Steve Shallenberger: Wow, now that’s an art, Stephen.
Stephen McGarvey: It is. It’s an art of knowing how to strategically ask questions based on intent, based on direction. In the book, we map out a current state and desired state. So, how’s the person currently thinking? How are they currently feeling? What are they currently doing? And how do I want them to be thinking? What do I want them to be feeling? What do I want them to be doing within the context of influence? And if it’s a coaching dynamic, I’m going to coach them to tell me how do they want to be thinking instead; how would they like to be feeling instead; what do they want to be doing instead. And then, as I’m sure you’re well aware, create some well-formed outcomes around that and keep them focused on their goals. It’s fascinating. I think, Steve, most people focus on what they don’t want, and then they get more of it; as opposed to focusing on what they do want and figuring out how they can move in the direction of accomplishing it.
Steve Shallenberger: Well, thank you, Stephen McGarvey. Our next episode is with a great friend of mine, Mark Holland; it’s Episode 269. I love this interview, it was so fun. In it, Mark shares how important telling the truth is, building great networks of people, and having treasured relationships. These have a huge impact on our success, satisfaction, and happiness in life. Let’s listen in on this interview.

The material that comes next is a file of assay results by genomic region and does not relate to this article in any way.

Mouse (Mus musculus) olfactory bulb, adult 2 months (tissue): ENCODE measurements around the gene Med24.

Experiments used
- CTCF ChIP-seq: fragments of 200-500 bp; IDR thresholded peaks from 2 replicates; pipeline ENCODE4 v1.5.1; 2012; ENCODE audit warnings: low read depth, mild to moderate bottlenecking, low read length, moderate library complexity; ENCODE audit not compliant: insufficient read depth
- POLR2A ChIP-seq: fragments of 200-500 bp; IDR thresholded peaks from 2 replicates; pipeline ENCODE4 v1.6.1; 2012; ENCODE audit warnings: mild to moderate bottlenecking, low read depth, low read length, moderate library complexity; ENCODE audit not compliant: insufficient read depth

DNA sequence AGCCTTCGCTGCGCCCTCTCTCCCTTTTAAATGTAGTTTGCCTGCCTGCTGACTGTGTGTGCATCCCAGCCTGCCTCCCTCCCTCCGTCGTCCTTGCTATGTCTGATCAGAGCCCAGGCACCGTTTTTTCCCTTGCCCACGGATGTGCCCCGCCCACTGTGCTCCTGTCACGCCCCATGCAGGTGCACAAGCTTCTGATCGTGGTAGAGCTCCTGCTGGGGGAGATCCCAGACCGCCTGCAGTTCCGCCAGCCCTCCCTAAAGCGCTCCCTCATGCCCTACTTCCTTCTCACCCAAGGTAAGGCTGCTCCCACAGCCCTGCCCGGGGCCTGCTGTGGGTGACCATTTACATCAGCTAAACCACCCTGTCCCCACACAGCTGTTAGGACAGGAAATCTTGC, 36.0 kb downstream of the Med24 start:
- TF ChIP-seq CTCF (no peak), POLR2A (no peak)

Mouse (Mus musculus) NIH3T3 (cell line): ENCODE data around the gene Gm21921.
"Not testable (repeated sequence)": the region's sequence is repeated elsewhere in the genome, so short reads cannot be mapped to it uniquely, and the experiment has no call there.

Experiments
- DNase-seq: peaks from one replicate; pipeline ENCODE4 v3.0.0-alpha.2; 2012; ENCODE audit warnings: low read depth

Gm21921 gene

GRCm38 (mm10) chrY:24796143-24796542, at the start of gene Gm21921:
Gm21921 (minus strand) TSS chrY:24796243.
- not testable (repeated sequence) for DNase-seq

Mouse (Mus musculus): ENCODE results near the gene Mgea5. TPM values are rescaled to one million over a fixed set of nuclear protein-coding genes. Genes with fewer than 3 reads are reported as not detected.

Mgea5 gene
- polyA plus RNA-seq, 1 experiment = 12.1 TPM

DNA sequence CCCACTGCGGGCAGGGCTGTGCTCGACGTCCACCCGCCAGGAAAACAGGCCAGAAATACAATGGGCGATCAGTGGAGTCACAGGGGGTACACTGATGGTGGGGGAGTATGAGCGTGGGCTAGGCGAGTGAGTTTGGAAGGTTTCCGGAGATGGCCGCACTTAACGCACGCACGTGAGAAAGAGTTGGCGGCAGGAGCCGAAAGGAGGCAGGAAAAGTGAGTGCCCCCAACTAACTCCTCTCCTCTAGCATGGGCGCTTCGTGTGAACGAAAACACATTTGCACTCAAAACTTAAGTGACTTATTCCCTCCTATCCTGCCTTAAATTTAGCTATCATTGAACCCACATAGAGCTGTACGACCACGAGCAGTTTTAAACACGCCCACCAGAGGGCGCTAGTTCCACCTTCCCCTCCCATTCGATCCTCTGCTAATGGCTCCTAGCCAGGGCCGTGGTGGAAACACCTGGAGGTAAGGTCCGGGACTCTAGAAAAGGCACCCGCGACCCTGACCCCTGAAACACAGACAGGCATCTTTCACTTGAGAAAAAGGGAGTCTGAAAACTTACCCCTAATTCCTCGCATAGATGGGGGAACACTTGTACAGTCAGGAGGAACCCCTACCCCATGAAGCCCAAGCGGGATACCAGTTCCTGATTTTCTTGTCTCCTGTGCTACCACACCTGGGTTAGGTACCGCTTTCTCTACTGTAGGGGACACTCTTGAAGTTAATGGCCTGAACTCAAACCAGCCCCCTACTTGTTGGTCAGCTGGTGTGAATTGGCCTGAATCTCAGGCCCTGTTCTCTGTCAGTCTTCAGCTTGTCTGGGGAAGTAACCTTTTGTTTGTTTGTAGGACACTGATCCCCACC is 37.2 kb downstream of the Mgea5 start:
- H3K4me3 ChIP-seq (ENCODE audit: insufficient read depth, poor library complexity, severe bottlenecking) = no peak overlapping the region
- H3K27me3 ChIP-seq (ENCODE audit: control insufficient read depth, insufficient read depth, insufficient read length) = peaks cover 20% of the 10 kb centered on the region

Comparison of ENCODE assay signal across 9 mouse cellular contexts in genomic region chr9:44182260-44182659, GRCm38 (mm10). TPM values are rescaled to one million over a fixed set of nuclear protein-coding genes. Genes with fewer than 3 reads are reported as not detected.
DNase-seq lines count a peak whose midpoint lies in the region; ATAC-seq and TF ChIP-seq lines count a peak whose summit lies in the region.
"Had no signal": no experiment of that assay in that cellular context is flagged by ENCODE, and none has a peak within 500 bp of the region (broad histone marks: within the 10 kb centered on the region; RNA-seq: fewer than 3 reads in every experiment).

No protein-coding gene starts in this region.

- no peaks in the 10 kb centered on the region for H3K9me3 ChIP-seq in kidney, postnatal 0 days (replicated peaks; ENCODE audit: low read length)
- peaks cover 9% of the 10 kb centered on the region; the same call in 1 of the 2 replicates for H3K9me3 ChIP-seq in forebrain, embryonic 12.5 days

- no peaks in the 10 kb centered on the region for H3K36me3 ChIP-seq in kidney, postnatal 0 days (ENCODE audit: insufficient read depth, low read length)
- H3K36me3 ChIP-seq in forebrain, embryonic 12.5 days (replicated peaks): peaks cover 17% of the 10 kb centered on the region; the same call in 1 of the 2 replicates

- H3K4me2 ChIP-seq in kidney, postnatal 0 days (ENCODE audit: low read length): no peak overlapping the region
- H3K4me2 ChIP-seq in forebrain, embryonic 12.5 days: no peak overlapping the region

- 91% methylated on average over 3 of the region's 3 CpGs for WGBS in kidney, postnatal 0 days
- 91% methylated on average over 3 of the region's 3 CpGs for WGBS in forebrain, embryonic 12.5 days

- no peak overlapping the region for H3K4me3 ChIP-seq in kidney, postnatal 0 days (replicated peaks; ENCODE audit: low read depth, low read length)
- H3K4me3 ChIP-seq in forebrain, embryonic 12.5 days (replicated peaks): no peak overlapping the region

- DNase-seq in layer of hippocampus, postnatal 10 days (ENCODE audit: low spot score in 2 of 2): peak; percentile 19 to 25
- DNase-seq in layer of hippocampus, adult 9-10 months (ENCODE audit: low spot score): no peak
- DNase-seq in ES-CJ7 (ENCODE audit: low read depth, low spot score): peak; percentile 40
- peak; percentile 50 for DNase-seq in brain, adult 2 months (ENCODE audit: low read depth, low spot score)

Steve Shallenberger: Well, let’s get into it. So, Mark, we’re going to kind of hit this interview from different sides. And I know our listeners are going to pick out some really great things today. So, let’s start with the business side. What are some of the key lessons learned that you’ve had that have helped you and your business be successful?
Mark Holland: Great question, Steve. And by the way, thank you so much for your friendship and your mentorship. You’ve been an amazing guide for me in my life and the things that I’ve learned through Becoming Your Best truly have been transformational, so thank you. And maybe that leads me into one of the first things I’ve knocked around a little bit is the power of networks, the power of associating with people that are like-minded. I think it’s easy to get off on the wrong foot and take a little step in the wrong direction — maybe this way is a little bit easier, maybe it’s a little sneakier or something. My experience, as I watch in life, is that one day if we start down a tough path, we’ll wake up one day and look around the table and find ourselves surrounded with like-minded people. On the other hand, if we try to tell the truth, if we do our best to honor our words and do the right things, even when it’s difficult, boy, you look around the table and you’ve got friendships like Steve Shallenberger and others that you’re just proud to be associated with. And so, I think the first thing is, really, we just try to do the right thing. We get into enough trouble through accidents and so on that I just don’t want to be creating any additional purposeful skeletons in my closet, if you will. And so, we just try to do the right thing, and then we don’t have to worry about what we said because we’re just doing our best; we’re not trying to cover up stuff, and so on. So, that’s probably one of the things that come to mind, Steve. As I focus on business, boy, the older I get, the more I understand that relationships are everything. My networks within the industry, with YPO, with my neighborhood, with my church, they just become such an important part of my life, and finding those people that I want to hang out with and be like-minded.